Producers Address 4K Storage Challenges

OTTAWA—Full 4K portable video storage is still a new concept for videographers and TV producers. Small wonder: Despite the push by video equipment manufacturers to convince broadcasters, content producers and consumers to embrace 4K video, there’s no real demand for 4K technology, yet.

Sony Speeds Up 4K Downloads with EyeIO

PALO ALTO, CALIF.—Sony has developed the FMP-X1 4K media player to provide 4K content for its 4K UltraHD TVs and to cope with streaming 4K’s high bandwidth demands, the company has licensed EyeIO’s UltraHD compression encoding technology. “With our system, we can compress 4K video by 50 to 75 percent without any visible loss of quality,” said Rodolfo Vargas, CEO of EyeIO, a Palo Alto, Calif.-based developer of video compression technology.

EyeIO achieves this result by processing 4K video streams using a combination of 220 compression algorithms. Sony Pictures is expected to start 4K streaming of “Bad Teacher,” “Battle: Los Angeles,” “The Bridge on the River Kwai,” “The Karate Kid (2010),” “Salt,” “Taxi Driver,” “That’s My Boy,” “The Amazing Spider-Man,” “The Other Guys” and “Total Recall (2012)” this summer.

Sony FMP-X1 4K media player

However, this fact is bound to change, according to Nic Dugger, president/owner of TNDV: Television (TNDV) mobile production in Nashville. “We are in the early stages of the HD to 4K transition right now, just as we were in the early stage of the SD to HD transition 10 years ago,” he said. “This is why 4K recording units are generally so expensive, except for AJA’s camcorder-dockable Ki Pro Quad.”

At $3,995 per unit, with the ability to record up to 40 minutes of ProRes 4K video on each of the unit’s two AJA SSD cards, the Ki Pro Quad 4K recorder (with built-in monitor) is an entry price alternative for both ENG and mobile video production. “Our clients want us to record every camera we use on a live shoot,” said Dugger. “If we are using 26 4K cameras, we can’t afford to have 26 4K tape recorders on board, but we can afford 26 Ki Pro Quads.”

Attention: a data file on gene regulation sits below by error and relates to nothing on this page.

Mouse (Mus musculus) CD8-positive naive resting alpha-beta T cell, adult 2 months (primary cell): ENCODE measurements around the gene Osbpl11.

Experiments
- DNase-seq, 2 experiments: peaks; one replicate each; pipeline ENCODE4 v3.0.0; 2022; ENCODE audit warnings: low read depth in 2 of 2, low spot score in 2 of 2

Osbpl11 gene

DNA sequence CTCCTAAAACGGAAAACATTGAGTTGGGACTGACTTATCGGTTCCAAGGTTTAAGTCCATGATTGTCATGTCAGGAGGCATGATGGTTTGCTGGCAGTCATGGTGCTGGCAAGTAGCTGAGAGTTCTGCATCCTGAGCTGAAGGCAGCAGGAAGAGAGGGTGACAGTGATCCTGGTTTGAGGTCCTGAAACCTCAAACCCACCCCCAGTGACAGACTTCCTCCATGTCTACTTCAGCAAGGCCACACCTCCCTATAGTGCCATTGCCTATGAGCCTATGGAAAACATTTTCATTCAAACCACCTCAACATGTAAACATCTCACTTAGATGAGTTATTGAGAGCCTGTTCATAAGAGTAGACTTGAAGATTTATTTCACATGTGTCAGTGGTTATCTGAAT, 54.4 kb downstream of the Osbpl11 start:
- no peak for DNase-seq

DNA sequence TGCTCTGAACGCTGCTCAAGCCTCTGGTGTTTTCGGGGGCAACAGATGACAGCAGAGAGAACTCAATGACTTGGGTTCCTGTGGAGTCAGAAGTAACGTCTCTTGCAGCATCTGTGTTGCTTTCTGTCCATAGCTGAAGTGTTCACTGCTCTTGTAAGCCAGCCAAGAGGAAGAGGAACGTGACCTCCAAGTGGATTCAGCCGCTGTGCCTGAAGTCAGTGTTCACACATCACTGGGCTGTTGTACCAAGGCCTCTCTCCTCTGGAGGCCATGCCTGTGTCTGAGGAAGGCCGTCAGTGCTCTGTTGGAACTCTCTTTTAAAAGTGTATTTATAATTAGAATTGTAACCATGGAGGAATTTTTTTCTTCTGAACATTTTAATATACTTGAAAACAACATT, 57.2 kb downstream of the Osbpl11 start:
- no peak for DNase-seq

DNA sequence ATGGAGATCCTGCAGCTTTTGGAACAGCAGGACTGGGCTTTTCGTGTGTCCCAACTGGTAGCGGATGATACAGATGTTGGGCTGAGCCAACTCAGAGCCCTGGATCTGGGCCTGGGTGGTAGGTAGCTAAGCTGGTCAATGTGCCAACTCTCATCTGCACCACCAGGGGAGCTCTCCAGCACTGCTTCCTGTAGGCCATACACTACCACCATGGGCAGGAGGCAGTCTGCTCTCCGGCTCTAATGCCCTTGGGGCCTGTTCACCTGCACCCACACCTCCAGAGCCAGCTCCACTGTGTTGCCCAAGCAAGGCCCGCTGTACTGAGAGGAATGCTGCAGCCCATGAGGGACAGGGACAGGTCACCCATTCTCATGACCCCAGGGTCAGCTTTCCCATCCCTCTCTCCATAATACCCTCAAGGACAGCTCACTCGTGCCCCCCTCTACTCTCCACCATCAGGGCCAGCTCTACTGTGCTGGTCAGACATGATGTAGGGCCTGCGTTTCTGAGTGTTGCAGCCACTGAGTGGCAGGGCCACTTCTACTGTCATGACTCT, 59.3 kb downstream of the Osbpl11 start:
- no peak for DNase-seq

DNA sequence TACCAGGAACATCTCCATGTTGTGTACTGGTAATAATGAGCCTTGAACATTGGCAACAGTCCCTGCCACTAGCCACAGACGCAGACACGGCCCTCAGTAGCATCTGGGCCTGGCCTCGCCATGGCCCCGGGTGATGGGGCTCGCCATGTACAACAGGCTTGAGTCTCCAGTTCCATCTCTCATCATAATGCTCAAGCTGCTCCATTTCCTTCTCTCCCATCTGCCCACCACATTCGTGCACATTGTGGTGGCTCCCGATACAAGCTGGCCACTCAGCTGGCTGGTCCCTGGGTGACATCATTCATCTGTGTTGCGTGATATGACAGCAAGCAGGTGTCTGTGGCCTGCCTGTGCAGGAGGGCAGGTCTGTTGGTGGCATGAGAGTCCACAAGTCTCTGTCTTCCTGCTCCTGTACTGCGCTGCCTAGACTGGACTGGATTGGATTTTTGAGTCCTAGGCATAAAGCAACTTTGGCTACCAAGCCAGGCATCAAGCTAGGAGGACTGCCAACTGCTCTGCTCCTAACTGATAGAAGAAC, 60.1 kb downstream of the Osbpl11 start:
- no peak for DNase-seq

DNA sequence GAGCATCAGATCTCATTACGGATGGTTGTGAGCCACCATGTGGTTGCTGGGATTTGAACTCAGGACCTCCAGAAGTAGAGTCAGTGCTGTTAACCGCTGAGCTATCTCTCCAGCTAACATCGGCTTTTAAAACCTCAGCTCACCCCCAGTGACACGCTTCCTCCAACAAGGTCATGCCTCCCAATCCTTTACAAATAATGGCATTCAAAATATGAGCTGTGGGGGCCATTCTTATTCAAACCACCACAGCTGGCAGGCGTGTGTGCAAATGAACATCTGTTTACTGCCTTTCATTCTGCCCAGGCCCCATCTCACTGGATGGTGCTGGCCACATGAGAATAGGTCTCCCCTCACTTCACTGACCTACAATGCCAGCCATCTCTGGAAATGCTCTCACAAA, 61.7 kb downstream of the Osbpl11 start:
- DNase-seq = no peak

Nic Dugger

Today, there is no apparent broadcast demand for 4K video. So why is Saturday Night Live DP Alex Buono using a Ki Pro Quad mated to a 4K Canon C500 camera to record material for the show?

“One reason is ease of production,” Buono replied. “Because the Ki Pro Quad records to the Apple ProRes format [as well as CinemaDNG RAW, which requires debayering before it can be posted], the footage is immediately available for editing.”

That said, Buono has another more pressing reason for using 4K for SNL’s 1080i broadcasts. “Our production timeline at SNL is very tight: We often shoot on Friday and have to turnaround footage for Saturday’s show,” he said. “With 4K video, we have enough resolution so that we can electronically zoom in shots, or change the framing, up to a factor of 200 percent without compromising 1080i resolution. This allows us to reframe and recreate shots in post that we didn't have time to actually shoot.”


When he’s not shooting for SNL, Buono shoots documentaries, an application that he says 4K is ideally suited for. “When you are recording compelling interviews with real people, not performers, you can’t do a ‘take two,’” he said. “Shooting in 4K allows us to do everything in one take, and yet generate closeups or different framing of the subject in postproduction. This gives us more shots to work with, while eliminating the need to try and recreate genuine subject reactions during additional takes.”

Saturday Night Live DP Alex Buono uses a Ki Pro Quad mated to a 4K Canon C500 camera to record material for the show.

This same flexibility is already being seen on the football field as Fox Sports demonstrated last season when it deployed Sony’s F65 4K digital cinematography camera to shoot NFL coverage up close for the network’s “Super Zoom” feature. And being able to extract more shots from a single videographer’s footage would also allow a TV newsroom to boost the quality of its on-air reporting, without requiring extra camera personnel.

Despite the newness of the technology, 4K recorders are not a rare breed. In addition to the AJA Ki Pro Quad, there is the Codex S Recorder, Convergent Design’s Odyssey 7Q and Gemini 4:4:4, and the Astro HR-7510.

As 4K gains traction in the video marketplace, more manufacturers will likely come out with their own, cost-effective portable 4K recorders. This said, for broadcasters who are interested in 4K’s production possibilities, now is the time to get their feet wet.

James Careless

James Careless is an award-winning journalist who has written for TV Technology since the 1990s. He has covered HDTV from the days of the six competing HDTV formats that led to the 1993 Grand Alliance, and onwards through ATSC 3.0 and OTT. He also writes for Radio World, along with other publications in aerospace, defense, public safety, streaming media, plus the amusement park industry for something different.